Last Week PepsiCo announced it will significantly reduce the amount of sugar, sodium and fat in many of its products worldwide by 2025. The beverage and snack food giant says the change is in response to consumer’s growing demand for healthier and more nutritious foods, as well as new dietary guidelines from the World Health Organization.
In the plan revealed last Monday, PepsiCo said that by the year 2025, at least two-thirds of the drinks in its global beverage portfolio will contain 100 calories or fewer from added sugar per 12-ounce serving. Currently, a 12-ounce can of Pepsi has 150 calories—all of which come from sugar. Furthermore, and than 40% of PepsiCo’s current drink offering have 100 calories or fewer.
Along with its commitment to cut calories from its sugary drinks over the next decade, Pepsi also said it will reduce levels of saturated fat and sodium in the majority of its products. The global food giant said that at least 75% of its food products will have no more than 1.1 grams of saturated fat, per 100 calories, and no more than 1.3 milligrams of sodium per calorie by 2025.
PepsiCo—which also owns brands including Gatorade and Tropicana—said the new pledge is part of its new sustainability initiative to significantly reduce the calorie count of the company’s beverages as it looks to counter health concerns about sugar-sweetened beverages, and respond to changing consumer preferences.
“To succeed in today’s volatile and changing world, corporations must do three things exceedingly well,’’ PepsiCo Chairman and CEO Indra Nooyi said in a statement. “Focus on delivering strong financial performance, do it in a way that is sustainable over time and be responsive to the needs of society. … Our new goals are designed to build on our progress and broaden our efforts.’’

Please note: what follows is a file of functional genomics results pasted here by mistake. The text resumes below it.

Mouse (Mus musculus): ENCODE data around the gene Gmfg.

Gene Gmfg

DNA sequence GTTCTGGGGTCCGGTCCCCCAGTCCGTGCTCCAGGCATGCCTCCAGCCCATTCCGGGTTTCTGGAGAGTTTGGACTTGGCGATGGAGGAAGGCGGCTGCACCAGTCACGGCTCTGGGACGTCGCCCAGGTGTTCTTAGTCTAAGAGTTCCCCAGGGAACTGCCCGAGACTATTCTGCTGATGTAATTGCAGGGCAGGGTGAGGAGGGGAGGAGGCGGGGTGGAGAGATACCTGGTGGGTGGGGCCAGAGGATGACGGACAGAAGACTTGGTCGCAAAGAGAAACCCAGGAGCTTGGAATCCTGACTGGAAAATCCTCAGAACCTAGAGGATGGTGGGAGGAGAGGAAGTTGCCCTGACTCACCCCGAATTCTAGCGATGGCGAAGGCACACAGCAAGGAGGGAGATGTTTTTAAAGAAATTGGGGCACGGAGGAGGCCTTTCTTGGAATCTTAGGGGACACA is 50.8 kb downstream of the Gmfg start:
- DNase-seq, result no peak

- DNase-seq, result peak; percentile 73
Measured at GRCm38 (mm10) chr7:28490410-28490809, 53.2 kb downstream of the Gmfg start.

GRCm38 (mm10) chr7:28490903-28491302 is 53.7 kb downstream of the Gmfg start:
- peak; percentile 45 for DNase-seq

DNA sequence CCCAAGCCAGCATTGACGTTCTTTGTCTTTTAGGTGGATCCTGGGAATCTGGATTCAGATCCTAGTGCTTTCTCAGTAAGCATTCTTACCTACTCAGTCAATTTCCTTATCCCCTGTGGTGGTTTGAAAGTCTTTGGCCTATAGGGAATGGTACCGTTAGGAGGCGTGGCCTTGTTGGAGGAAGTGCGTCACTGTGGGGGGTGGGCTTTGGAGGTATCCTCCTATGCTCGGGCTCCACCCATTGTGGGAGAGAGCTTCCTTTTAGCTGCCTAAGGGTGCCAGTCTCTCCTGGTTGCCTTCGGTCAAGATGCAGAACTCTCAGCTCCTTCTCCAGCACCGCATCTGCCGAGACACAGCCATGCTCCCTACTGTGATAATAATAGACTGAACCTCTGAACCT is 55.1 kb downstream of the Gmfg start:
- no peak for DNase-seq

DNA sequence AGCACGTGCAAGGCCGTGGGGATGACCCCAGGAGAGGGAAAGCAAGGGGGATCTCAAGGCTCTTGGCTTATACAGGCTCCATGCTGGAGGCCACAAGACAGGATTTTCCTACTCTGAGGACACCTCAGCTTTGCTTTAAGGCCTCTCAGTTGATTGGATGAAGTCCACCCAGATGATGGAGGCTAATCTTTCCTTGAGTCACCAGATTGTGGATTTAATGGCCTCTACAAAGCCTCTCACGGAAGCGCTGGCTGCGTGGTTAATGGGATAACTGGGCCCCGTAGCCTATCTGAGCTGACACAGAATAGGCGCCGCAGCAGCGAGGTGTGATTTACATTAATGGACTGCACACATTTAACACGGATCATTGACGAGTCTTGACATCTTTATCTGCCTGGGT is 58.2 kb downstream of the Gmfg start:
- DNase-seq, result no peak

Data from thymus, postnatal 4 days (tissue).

While PepsiCo’s ambitious recent announcement may seem like a drastic move for a soda company, it’s part of a wider trend in the beverage industry, driven in large part by a need to turn around sales as soda consumption declines.
In 2015, the total volume of soda consumed in the U.S. dropped 1.2%, compared to a drop of 0.9% in 2014, according to Beverage Digest’s annual report. The amount of Pepsi consumed by Americans dropped by 3.2%, while consumption of rival Coca-Cola declined by 1%.
A big reason for the decline of soda is a growing body of scientific evidence highlighting the harmful impacts of excess sugar consumption. Although Americans consume 30% more sugar daily now than three decades ago, according to the Obesity Society, nutritional trends are increasingly focusing on the dangers of eating too much sugar.
Consumer groups, local governments, and bodies like the World Health Organization, have recently advocated for diets lower in sodium and sugar to combat obesity and prevent chronic conditions like hypertension. There has also been increasing concern about the use of artificial sweeteners and other additive chemicals, which scientific studies have linked to obesity and diabetes.
As a result, both PepsiCo and Coca-Cola are working to adapt to changing consumer tastes and diversify their offerings by rolling out new drinks and revising older versions to grow sales and keep their core businesses thriving—nearly half of PepsiCo’s $63 billion in revenue came from beverage sales in 2015.
For instance, last year PepsiCo decided to stop using the artificial sweetener aspartame amid questions about the additives impact on health. But in June, the company reintroduced aspartame to some products, saying consumers wanted more choices.
PepsiCo’s 2025 goals are part of a multifaceted initiative aimed at increasing the company’s contribution to sustainability. Along with its plan to make its products healthier by cutting back sodium, fat, and sugar, PepsiCo is also promising to continue shrinking its environmental footprint by reducing its greenhouse gases and improving its water efficiency.